But, it was something that we thought, okay, ActiveState uses Docker within the Stackato product, so they know what's happening in the tech world and are using the best solutions for certain things. It felt like a good future-proof solution.
What benefits have you seen from using Stackato?
Well, we use something that is nowadays called microservices. We have tens of different applications that run together and make up the services towards our customers. And we are seeing a trend of further splitting our current applications into smaller and smaller microservices. This would be a lot of work to manage without help from a PaaS. Without a PaaS, it would take us at least a month to develop the number of updates that we currently deploy in one week. With Stackato, we usually deploy tens of applications at a time and deploy updates every day, even many times per day. Plus, we can push to any environment knowing that they are identical to the production environment. So for us, Stackato makes it really easy to manage a large amount of software."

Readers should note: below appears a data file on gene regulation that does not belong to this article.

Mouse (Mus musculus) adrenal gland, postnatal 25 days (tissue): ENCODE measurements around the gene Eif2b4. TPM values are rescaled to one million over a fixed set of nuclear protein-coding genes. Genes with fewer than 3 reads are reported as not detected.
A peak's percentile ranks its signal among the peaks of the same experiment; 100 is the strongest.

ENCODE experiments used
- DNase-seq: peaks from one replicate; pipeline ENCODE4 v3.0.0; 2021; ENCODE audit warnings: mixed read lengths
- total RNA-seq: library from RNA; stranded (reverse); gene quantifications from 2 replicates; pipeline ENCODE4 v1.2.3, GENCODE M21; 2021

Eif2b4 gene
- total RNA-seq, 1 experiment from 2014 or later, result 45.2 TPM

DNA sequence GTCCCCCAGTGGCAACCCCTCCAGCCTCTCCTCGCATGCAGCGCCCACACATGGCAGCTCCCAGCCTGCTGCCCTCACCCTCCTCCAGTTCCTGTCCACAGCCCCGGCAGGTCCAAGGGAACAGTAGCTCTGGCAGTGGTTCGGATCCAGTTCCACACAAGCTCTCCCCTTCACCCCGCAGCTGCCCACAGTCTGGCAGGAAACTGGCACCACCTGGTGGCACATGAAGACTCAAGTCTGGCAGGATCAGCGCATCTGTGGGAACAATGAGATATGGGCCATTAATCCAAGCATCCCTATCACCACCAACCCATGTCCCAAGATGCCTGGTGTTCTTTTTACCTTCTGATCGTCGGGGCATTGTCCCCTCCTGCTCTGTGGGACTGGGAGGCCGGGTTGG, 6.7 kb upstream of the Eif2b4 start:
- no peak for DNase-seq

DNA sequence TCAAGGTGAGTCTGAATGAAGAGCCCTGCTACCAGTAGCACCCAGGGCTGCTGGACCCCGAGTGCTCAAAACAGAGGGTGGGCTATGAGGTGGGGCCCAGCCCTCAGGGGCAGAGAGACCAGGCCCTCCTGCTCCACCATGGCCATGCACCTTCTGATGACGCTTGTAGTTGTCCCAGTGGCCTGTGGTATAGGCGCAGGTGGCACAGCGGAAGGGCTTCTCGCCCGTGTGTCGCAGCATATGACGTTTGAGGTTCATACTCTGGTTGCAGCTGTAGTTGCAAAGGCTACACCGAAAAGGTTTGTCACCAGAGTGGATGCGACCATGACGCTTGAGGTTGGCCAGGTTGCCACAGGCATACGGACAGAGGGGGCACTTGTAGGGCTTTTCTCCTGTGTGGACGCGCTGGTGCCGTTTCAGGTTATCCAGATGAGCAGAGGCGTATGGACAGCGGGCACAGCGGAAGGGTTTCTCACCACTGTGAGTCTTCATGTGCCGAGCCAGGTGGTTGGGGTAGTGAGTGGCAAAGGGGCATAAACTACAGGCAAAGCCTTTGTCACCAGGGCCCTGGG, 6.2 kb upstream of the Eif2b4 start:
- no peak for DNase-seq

When we started using PaaS, we were able to reduce our development time by 50%, deploy updates without service interruption and achieve 99.999% availability. Of course, when we were moving to Stackato, we were basically migrating those applications. Migrating our existing applications was easy, since Stackato supported our chosen technologies and processes.
"Without a PaaS, it would take us at least a month to develop the number of updates that we currently deploy in one week...Stackato makes it really easy to manage a large amount of software."
- Kai Virkki
There are other good things. Now we get more control of the underlying servers because we actually run the instances on Amazon. So, we can access them and log into the machines if need be, or we can install some specific kind of software that we couldn't do with CloudBees. For developers, it's still easy. They just push new versions. Basically, they build the deployment package and push it. So we get the PaaS benefits, but we also get the benefits of doing whatever we need to do on the command line.